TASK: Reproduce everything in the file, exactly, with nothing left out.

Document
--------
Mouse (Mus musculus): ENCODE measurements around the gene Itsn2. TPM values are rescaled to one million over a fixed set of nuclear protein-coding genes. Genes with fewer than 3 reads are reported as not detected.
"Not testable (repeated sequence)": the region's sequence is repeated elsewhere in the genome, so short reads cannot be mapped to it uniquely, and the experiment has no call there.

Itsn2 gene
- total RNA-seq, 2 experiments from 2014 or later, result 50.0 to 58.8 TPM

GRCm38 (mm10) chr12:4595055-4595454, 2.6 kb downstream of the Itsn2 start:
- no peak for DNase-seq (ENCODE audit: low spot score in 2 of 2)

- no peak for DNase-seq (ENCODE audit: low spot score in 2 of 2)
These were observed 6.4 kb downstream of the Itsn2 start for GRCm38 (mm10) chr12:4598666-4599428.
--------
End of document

Mouse (Mus musculus): ENCODE measurements around the gene Itsn2. TPM values are rescaled to one million over a fixed set of nuclear protein-coding genes. Genes with fewer than 3 reads are reported as not detected.
"Not testable (repeated sequence)": the region's sequence is repeated elsewhere in the genome, so short reads cannot be mapped to it uniquely, and the experiment has no call there.

Itsn2 gene
- total RNA-seq, 2 experiments from 2014 or later, result 50.0 to 58.8 TPM

GRCm38 (mm10) chr12:4595055-4595454, 2.6 kb downstream of the Itsn2 start:
- no peak for DNase-seq (ENCODE audit: low spot score in 2 of 2)

- no peak for DNase-seq (ENCODE audit: low spot score in 2 of 2)
These were observed 6.4 kb downstream of the Itsn2 start for GRCm38 (mm10) chr12:4598666-4599428.